Ireland’s car tax system is said to be “fleecing” hard-pressed motorists by placing surcharges on those who can only afford to pay on a quarterly or half-year basis.
New figures released under the Freedom of Information Act show that the large portion of drivers who choose not to pay the yearly amount on a one-off basis are punished for spreading the payments out.
More than half of tax transactions, or 2.65 million, were made on a quarterly basis last year while 13 per cent, or 68,365, were paid on a half-year basis, which also incurs an extra fee. About a third of all transactions, or 1,648,737, made in 2016 were through a one-off annual payment — the cheapest possible method.
Dermott Jewell, the policy and council adviser at the Consumers’ Association of Ireland, said that the extra charge was a penalty and it was discriminatory against lower-income earners.
“The motorists, it has to be acknowledged, pay such an enormous amount of tax as it is,” Mr Jewell said. “To find themselves penalised for the simple fact that they can only afford to pay the legally required tax quarterly is entirely anti-consumer at its most basic of levels.”
Motor tax is calculated based on engine size for vehicles registered before July 1, 2008, and on CO2 emission levels for any vehicle registered after that date. Tax for goods vehicles is calculated based on their weight. The cost of the tax fluctuates between models but an extra fee for paying it in four instalments remains throughout.
For an average 2-litre diesel Honda Accord registered before July 2008 the annual cost is €710. Paying the tax in four instalments throughout the year will cost the driver an extra €90. The owner of a pre-2008 1.4-litre petrol Volkswagen Golf will pay an extra €47 a year in order to pay its annual charge of €385 quarterly.
On newer cars the surcharge is not as high, as the overall tax is typically lower. On a 2010 2-litre diesel Skoda Octavia drivers pay €190 for the year but would spend an extra €22 to break it up — more than 10 per cent of the overall tax.
Robert Troy, the Fianna Fáil transport spokesman, said that he would submit a parliamentary question to ascertain the cost to the exchequer of abolishing the extra charge.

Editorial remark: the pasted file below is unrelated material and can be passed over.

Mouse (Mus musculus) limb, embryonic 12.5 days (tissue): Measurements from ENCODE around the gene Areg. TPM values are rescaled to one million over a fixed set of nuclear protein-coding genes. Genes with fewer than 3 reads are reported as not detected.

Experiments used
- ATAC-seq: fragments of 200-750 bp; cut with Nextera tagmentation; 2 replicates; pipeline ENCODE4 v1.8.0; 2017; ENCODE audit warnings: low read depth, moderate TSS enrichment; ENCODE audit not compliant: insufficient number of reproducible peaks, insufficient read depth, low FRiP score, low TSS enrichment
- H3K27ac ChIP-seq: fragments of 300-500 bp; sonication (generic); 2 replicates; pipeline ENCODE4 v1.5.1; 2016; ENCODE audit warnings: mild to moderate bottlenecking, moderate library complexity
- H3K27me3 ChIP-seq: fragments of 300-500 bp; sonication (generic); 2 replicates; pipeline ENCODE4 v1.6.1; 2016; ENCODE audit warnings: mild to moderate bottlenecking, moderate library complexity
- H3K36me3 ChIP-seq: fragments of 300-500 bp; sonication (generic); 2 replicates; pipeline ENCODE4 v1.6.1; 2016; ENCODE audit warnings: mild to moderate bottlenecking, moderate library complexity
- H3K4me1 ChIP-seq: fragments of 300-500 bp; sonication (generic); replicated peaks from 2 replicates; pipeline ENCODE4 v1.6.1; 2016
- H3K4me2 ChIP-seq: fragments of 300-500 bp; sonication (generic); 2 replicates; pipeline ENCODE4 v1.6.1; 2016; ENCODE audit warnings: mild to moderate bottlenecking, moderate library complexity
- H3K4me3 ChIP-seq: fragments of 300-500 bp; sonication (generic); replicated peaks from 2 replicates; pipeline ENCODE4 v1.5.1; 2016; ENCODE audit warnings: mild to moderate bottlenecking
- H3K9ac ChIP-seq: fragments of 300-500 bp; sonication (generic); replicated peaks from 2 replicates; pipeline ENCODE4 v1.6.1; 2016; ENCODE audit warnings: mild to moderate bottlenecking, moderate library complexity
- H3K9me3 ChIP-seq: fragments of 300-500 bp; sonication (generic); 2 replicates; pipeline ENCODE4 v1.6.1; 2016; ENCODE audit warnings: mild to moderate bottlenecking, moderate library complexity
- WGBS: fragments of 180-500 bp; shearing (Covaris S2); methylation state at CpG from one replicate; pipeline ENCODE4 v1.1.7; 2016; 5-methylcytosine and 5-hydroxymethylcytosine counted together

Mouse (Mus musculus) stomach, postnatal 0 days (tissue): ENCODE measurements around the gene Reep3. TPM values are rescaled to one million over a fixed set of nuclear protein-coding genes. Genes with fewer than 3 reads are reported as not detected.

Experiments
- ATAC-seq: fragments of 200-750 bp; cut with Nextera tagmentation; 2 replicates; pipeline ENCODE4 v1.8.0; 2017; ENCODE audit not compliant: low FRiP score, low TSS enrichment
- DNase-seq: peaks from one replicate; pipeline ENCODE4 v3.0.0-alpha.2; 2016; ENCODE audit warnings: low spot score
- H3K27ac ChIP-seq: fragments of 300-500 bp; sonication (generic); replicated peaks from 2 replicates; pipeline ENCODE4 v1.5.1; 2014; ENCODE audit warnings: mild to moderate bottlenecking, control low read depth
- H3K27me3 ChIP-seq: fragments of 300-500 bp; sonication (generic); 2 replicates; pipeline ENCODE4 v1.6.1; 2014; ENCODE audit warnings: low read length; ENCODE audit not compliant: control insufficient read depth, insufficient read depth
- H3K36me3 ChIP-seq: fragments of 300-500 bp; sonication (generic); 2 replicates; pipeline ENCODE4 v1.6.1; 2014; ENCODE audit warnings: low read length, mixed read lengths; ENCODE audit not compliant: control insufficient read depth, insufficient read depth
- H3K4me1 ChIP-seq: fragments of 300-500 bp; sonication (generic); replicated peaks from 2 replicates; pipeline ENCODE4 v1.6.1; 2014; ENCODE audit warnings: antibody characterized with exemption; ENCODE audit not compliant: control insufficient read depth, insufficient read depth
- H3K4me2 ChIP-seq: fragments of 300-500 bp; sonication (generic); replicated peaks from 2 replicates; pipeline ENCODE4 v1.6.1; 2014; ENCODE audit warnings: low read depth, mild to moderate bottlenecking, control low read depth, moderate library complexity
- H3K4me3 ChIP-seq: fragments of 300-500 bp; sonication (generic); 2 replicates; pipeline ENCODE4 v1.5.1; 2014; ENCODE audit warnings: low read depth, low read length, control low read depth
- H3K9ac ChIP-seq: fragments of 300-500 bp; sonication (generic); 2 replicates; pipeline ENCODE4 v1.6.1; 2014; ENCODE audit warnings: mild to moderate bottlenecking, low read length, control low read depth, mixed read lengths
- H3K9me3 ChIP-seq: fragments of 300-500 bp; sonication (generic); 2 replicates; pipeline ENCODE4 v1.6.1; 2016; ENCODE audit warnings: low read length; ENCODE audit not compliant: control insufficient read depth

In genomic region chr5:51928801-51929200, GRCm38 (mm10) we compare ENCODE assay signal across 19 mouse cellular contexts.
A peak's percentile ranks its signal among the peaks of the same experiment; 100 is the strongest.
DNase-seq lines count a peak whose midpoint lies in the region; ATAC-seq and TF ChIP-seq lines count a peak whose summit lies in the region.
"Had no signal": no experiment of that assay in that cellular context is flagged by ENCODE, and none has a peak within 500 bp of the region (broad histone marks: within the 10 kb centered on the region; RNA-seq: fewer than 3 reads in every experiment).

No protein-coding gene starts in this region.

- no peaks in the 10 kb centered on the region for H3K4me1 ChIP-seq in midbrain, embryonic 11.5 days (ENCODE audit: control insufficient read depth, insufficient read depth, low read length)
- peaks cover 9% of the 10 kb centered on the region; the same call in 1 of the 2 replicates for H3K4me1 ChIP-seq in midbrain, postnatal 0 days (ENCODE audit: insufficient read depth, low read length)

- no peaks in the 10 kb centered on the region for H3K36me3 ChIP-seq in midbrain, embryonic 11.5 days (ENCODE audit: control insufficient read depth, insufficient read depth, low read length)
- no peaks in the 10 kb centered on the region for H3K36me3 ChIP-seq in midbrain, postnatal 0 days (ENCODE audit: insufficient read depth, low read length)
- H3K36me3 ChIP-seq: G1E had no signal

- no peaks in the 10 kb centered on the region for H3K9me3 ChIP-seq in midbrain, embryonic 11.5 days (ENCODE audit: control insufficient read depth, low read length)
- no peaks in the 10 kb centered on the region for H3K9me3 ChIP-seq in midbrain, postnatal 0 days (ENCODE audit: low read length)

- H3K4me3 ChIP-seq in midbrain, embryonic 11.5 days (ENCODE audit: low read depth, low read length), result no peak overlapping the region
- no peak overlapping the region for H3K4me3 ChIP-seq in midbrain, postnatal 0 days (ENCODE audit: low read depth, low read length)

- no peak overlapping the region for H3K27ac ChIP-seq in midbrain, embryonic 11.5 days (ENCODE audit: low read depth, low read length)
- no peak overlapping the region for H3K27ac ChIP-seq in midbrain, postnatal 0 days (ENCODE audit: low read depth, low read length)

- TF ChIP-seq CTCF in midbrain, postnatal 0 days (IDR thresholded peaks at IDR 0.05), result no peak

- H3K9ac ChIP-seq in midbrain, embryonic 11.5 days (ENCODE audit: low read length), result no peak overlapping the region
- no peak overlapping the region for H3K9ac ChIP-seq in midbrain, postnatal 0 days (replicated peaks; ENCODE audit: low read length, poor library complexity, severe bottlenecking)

“It’s unfair on people who appear to be working on tighter budgets to be adversely affected,” Mr Troy said. “It’s those who can least afford it too. The reason why the majority of people are paying quarterly is because they can’t afford to pay it on an annual basis and if you can’t afford to pay it on an annual basis you’re working on a tighter budget.”
The annual tax on private cars registered after July 2008 can range from €120 to €2,350 a year. Cars on the road before that time can incur tax of between €199 and €1,809 a year.
The state collected €999.3 million from motor tax payments last year, a decline of €68.1 million, or 6.37 per cent, on 2015. The drop in the tax take, which is partly used to maintain the country’s road infrastructure, has been attributed to drivers opting for more diesel cars to qualify for cheaper tax premiums.
Under rules introduced in 2008 drivers were encouraged to buy diesel cars with low CO2 emissions that cost much less in tax. However, air pollution concerns over nitrogen oxide emissions has led to Shane Ross, the transport minister, asking Michael Noonan, the finance minister, to consider ways to make it less attractive for people to own diesel cars.
More motorists have bought electric and hybrid vehicles this year. The latest figures from the Society of the Irish Motor Industry showed that 230 electric cars were sold in the first two months of the year with a further 1,900 petrol-electric hybrids. This is more than the 175 electric cars and 894 petrol-electric cars sold in 2015. The Hyundai Tucson has been the bestselling model this year, shipping 2,457 units. The Nissan Qashqai and the Ford Focus were in second and third place.
The news comes after the country’s vehicle registration tax (VRT) regime, which is implemented on cars being imported into the country, was criticised by the European Court of Justice.
Maciej Szpunar, an ECJ advocate-general, issued an opinion earlier in the month against the Irish system, which demands payment of the full amount on cars imported into the Republic on a temporary basis. Mr Szpunar said that Ireland had breached EU law by refusing to pay interest on repaid VRT as well as charging an administrative fee for refunds.
Ireland currently charges the full rate on all imported vehicles even when they are used on a temporary basis, including rentals. Revenue then refunds a certain portion of the VRT when the vehicle leaves the Republic and charges an administration fee of €100, reduced recently from €500.